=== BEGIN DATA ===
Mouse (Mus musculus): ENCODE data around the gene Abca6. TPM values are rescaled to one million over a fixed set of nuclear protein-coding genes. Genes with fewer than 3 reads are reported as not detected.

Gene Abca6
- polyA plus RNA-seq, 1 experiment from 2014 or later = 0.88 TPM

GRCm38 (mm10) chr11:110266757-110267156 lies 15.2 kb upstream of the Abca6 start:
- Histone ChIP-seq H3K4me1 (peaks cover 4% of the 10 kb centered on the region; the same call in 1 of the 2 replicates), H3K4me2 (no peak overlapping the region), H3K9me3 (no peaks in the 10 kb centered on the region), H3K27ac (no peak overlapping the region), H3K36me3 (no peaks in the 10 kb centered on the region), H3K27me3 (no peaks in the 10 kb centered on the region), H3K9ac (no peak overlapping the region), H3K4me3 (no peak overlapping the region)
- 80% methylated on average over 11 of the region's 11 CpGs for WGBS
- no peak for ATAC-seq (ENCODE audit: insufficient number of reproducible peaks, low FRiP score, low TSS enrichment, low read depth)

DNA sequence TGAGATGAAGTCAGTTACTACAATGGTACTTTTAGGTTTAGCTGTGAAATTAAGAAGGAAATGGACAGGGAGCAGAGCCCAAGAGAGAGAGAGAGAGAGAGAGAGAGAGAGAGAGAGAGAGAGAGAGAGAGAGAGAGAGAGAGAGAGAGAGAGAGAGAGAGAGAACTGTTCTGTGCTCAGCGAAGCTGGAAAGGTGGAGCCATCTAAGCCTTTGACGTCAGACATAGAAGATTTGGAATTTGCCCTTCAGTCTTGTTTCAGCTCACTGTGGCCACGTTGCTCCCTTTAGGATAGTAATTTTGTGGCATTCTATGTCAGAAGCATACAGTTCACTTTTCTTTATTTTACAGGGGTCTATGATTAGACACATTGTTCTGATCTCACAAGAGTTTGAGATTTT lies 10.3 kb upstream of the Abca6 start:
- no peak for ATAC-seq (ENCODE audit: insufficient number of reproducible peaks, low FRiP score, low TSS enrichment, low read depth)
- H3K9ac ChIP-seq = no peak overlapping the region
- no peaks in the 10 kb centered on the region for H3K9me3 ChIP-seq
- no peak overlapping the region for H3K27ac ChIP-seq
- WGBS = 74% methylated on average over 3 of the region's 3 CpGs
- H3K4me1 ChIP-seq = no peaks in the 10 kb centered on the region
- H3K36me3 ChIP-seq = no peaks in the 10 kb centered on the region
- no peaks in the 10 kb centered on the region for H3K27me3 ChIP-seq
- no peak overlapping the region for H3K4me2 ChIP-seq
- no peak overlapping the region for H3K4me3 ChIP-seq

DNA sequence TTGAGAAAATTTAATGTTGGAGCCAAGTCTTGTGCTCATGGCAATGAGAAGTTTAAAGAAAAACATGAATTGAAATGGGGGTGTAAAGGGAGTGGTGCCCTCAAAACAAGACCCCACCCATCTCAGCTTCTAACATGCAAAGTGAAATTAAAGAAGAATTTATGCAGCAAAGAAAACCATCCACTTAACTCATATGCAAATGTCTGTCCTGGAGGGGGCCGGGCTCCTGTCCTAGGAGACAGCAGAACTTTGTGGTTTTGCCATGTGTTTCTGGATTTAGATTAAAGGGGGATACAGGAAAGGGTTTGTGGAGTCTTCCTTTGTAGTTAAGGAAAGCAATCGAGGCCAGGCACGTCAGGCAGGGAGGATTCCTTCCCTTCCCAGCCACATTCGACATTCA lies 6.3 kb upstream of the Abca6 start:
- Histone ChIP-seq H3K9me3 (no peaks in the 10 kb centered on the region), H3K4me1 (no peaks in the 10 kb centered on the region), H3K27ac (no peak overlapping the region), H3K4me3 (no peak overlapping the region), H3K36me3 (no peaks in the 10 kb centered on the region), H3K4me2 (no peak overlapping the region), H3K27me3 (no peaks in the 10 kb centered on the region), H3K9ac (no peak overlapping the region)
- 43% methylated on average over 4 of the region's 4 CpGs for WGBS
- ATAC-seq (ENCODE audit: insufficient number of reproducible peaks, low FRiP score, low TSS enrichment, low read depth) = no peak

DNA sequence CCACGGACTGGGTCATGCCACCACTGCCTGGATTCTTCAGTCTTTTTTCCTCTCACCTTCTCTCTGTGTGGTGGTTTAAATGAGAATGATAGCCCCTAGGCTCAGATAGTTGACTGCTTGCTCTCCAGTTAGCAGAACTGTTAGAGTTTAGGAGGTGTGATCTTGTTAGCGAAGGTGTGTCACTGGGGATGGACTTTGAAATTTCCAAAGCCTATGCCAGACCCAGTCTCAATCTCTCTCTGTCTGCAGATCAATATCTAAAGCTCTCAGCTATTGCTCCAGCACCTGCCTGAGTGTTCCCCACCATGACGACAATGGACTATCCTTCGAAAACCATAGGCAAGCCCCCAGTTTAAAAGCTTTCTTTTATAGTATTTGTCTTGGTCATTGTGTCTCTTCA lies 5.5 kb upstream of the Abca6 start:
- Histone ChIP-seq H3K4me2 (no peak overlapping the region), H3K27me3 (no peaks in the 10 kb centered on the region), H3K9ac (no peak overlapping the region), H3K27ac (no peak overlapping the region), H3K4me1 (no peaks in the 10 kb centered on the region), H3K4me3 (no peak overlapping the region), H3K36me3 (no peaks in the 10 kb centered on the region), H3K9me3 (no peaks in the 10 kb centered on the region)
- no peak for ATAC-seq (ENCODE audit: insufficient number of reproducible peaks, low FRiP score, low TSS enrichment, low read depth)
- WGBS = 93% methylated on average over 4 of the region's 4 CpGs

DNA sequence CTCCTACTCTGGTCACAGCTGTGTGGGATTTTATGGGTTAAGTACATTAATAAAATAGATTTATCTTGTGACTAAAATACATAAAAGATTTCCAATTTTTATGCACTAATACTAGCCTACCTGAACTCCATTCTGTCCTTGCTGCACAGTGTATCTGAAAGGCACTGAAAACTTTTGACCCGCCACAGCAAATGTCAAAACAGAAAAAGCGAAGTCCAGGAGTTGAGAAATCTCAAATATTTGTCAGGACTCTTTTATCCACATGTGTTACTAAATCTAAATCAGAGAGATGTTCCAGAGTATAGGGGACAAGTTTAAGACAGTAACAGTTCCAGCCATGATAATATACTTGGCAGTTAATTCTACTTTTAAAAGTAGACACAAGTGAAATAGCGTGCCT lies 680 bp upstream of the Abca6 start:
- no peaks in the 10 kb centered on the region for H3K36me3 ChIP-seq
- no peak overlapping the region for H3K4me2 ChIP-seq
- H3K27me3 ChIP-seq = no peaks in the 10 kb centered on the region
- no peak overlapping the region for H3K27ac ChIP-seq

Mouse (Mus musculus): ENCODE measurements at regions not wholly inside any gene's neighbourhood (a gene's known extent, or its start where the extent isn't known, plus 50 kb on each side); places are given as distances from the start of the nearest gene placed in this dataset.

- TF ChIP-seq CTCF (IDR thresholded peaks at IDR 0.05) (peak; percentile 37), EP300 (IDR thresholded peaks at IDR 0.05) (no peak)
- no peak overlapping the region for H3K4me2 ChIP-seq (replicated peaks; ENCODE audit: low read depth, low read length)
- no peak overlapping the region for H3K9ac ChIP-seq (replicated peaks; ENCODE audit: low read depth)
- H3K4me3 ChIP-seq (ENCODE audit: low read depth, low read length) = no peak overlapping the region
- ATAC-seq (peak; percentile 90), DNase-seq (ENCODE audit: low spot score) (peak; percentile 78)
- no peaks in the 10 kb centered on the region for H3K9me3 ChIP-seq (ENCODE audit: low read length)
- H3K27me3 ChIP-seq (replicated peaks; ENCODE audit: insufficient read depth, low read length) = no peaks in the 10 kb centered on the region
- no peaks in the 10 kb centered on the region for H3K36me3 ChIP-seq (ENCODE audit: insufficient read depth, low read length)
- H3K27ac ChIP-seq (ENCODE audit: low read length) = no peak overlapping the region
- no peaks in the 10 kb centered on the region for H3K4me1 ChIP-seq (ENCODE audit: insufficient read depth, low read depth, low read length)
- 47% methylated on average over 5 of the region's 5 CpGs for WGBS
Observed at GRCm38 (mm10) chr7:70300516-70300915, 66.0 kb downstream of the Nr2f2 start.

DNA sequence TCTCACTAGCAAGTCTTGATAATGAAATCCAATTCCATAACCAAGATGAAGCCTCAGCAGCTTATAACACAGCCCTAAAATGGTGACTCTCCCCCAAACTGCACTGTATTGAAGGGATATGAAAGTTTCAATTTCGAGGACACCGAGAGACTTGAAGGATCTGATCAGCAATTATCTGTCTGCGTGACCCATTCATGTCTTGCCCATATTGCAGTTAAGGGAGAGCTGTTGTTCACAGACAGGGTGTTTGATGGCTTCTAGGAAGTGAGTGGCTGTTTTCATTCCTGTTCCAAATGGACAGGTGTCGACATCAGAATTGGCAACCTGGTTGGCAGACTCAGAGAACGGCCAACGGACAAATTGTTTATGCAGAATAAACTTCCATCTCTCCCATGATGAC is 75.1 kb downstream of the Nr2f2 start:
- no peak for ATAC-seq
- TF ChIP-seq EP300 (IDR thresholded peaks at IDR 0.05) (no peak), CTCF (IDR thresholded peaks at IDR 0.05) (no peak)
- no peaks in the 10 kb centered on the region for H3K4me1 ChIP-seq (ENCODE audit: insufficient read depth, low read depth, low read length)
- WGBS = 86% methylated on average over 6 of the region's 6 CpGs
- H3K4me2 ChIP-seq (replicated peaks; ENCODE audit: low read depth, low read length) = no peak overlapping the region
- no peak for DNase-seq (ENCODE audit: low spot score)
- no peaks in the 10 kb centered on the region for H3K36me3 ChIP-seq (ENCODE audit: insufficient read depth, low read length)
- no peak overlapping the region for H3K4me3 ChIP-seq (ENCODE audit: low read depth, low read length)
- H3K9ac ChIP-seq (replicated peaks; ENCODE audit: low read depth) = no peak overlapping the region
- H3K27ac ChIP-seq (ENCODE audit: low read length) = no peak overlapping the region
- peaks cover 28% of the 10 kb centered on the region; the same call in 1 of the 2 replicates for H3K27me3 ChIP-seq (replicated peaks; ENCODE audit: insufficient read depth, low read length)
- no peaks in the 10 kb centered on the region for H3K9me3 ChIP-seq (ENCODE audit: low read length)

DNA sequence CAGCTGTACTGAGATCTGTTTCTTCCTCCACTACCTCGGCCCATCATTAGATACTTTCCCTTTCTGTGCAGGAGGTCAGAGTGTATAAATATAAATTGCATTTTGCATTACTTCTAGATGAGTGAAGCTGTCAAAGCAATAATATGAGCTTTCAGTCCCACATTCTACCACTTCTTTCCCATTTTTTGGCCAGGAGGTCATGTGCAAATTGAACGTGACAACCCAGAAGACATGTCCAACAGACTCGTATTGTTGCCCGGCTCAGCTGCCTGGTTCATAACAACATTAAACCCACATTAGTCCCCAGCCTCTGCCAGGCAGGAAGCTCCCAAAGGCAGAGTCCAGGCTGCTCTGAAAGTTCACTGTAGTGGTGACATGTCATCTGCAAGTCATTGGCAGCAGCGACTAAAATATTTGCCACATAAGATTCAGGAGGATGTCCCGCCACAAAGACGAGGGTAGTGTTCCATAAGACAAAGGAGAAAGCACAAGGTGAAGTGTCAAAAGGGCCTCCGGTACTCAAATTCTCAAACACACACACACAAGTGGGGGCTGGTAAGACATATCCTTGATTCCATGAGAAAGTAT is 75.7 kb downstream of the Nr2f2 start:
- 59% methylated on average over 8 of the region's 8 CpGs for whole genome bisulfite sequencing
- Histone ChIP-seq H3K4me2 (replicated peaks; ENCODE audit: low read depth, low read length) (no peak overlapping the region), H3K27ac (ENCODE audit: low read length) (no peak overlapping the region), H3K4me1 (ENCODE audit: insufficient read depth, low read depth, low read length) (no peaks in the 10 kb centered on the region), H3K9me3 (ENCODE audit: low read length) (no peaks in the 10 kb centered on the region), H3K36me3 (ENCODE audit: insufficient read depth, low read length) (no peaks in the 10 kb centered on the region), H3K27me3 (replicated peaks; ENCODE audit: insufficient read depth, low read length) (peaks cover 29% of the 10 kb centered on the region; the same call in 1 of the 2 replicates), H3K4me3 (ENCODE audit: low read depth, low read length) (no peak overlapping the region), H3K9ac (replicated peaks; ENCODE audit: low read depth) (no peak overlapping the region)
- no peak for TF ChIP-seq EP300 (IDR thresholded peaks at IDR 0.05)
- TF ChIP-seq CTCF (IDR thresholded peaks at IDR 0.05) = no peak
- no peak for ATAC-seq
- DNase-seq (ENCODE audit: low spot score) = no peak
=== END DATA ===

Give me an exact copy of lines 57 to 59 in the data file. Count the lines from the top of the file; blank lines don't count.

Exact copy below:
- no peaks in the 10 kb centered on the region for H3K9me3 ChIP-seq (ENCODE audit: low read length)

DNA sequence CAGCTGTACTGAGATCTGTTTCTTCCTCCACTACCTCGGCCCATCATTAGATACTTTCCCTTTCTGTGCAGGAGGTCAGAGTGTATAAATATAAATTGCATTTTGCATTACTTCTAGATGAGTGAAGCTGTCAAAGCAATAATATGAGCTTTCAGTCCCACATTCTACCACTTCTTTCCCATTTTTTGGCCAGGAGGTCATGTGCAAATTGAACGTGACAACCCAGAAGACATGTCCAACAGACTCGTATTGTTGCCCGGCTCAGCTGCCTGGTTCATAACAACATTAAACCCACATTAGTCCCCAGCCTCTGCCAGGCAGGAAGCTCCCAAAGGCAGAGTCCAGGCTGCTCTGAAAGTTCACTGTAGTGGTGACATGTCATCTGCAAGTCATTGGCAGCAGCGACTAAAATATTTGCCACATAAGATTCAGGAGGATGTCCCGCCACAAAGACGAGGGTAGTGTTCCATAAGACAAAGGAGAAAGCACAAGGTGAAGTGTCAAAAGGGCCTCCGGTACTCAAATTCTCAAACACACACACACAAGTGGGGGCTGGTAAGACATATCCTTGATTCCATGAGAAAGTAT is 75.7 kb downstream of the Nr2f2 start:
- 59% methylated on average over 8 of the region's 8 CpGs for whole genome bisulfite sequencing